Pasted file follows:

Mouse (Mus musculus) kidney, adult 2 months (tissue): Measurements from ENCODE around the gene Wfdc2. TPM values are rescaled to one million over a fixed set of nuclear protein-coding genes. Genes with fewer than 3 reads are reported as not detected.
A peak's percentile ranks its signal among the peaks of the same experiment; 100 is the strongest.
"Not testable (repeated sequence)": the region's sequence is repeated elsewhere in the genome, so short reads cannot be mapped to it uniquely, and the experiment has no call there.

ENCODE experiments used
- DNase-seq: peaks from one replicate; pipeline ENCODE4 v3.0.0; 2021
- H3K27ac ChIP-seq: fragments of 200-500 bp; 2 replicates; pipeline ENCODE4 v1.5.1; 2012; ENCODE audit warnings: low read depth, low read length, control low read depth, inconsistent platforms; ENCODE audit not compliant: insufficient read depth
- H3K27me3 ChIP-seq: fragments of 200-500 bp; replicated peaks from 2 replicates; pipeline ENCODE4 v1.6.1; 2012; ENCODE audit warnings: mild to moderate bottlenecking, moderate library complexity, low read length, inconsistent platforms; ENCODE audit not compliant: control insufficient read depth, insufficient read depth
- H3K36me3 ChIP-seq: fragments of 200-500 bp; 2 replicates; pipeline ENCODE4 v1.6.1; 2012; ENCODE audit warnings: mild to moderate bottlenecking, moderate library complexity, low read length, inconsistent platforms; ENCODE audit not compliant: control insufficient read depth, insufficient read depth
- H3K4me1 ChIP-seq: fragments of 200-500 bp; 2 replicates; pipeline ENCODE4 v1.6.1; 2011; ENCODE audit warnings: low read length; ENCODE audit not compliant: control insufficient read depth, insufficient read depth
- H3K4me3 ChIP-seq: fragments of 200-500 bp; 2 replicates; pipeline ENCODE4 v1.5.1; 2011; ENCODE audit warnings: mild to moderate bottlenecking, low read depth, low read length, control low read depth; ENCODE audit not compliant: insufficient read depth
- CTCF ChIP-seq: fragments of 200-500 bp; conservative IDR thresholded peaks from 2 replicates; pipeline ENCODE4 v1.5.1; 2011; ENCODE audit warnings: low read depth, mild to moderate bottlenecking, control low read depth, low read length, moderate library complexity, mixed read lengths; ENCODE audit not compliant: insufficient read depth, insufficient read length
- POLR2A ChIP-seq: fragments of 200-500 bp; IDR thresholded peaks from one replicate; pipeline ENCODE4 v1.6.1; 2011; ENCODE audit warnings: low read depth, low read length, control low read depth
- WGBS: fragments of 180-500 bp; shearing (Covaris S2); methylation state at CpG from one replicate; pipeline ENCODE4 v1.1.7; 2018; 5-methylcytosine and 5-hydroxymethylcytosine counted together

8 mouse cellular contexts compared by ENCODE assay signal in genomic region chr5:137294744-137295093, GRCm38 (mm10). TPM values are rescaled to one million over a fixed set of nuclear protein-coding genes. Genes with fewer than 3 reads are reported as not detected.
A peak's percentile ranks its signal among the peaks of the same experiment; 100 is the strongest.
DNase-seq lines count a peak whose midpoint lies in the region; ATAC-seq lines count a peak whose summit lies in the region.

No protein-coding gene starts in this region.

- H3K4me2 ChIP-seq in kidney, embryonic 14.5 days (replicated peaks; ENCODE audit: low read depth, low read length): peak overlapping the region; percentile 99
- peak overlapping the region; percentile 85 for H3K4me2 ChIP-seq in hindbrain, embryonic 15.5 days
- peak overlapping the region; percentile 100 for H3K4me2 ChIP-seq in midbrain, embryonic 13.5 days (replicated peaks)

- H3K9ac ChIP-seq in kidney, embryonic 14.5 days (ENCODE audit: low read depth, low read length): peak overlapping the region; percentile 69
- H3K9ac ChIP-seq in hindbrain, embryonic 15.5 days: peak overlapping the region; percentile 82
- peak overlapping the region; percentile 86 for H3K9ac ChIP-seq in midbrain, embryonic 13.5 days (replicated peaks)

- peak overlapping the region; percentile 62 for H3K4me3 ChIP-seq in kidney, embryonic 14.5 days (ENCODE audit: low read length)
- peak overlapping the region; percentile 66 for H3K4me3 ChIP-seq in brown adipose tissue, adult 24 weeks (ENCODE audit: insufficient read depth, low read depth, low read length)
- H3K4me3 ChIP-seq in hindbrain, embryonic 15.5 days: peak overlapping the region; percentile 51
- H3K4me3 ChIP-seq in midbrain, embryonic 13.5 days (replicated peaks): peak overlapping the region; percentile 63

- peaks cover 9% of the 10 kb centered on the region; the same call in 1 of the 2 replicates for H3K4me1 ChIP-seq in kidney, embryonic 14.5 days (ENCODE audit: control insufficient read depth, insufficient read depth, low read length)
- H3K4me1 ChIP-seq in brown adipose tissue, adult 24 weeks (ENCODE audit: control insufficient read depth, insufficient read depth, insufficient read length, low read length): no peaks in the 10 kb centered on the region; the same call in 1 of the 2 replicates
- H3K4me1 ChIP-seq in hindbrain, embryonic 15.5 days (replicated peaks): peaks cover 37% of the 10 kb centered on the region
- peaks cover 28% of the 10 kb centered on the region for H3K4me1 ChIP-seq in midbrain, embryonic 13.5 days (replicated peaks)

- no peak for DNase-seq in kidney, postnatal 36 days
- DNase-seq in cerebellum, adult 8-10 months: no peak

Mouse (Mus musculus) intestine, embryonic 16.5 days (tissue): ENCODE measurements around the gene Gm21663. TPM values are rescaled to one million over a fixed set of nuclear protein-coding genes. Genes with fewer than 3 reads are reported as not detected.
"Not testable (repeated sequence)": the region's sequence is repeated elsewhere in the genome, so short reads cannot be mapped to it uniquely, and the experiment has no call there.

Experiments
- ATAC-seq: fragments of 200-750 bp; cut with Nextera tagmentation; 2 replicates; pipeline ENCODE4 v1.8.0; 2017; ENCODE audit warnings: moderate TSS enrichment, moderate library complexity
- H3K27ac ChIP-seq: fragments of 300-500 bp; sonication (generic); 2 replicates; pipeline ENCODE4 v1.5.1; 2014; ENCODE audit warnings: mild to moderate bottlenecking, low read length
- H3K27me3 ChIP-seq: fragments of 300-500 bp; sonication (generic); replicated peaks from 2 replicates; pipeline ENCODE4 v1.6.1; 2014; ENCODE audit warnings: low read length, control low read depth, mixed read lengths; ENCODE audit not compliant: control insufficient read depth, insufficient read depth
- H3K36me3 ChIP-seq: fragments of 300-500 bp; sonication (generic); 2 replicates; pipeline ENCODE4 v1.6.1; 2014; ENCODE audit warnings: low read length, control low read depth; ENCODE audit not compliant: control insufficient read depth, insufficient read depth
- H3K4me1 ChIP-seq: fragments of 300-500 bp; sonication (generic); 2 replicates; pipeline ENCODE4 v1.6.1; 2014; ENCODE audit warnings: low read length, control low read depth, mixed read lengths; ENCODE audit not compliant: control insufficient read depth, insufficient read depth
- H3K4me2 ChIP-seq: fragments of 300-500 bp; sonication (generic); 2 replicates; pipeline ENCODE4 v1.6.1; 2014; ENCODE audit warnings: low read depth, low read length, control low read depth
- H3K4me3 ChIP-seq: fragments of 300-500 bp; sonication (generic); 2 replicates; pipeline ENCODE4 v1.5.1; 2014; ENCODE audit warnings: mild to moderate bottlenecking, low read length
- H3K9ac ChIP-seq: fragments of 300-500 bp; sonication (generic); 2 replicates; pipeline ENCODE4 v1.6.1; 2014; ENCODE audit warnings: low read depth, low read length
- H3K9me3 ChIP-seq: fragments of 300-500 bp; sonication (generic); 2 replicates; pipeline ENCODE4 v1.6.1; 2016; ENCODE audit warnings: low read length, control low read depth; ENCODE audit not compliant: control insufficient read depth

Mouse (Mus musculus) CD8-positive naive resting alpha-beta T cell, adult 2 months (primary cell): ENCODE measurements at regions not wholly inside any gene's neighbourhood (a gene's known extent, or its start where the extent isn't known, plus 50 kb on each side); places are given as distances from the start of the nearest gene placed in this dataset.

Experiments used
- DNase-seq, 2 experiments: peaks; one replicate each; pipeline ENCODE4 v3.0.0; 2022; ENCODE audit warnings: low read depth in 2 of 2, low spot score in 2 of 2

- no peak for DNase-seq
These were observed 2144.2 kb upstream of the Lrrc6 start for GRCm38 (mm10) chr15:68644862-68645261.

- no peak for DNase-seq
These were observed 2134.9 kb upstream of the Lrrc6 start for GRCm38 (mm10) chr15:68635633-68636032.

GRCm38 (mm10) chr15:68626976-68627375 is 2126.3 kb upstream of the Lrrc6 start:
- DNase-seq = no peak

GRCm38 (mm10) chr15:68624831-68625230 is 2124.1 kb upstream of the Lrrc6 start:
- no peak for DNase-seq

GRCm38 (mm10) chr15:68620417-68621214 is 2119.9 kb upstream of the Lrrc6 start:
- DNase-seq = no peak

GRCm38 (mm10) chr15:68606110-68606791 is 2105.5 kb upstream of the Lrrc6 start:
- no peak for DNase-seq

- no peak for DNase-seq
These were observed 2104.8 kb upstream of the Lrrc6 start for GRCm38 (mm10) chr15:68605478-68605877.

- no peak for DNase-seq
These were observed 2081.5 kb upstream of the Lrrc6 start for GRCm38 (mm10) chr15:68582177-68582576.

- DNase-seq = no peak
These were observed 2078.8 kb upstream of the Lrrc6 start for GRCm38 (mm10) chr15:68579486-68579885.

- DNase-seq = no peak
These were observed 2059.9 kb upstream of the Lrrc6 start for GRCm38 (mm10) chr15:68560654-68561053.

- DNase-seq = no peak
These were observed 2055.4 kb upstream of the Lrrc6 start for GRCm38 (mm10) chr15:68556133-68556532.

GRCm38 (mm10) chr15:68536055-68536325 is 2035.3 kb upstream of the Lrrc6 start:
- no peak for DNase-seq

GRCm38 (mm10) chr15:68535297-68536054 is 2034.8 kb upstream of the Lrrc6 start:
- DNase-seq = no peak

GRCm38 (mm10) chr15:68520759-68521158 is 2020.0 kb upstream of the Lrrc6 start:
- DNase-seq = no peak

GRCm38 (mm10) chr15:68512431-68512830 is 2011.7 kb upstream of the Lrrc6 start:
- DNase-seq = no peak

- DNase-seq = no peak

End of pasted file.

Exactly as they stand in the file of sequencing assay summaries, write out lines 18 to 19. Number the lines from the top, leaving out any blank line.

- H3K4me2 ChIP-seq in kidney, embryonic 14.5 days (replicated peaks; ENCODE audit: low read depth, low read length): peak overlapping the region; percentile 99
- peak overlapping the region; percentile 85 for H3K4me2 ChIP-seq in hindbrain, embryonic 15.5 days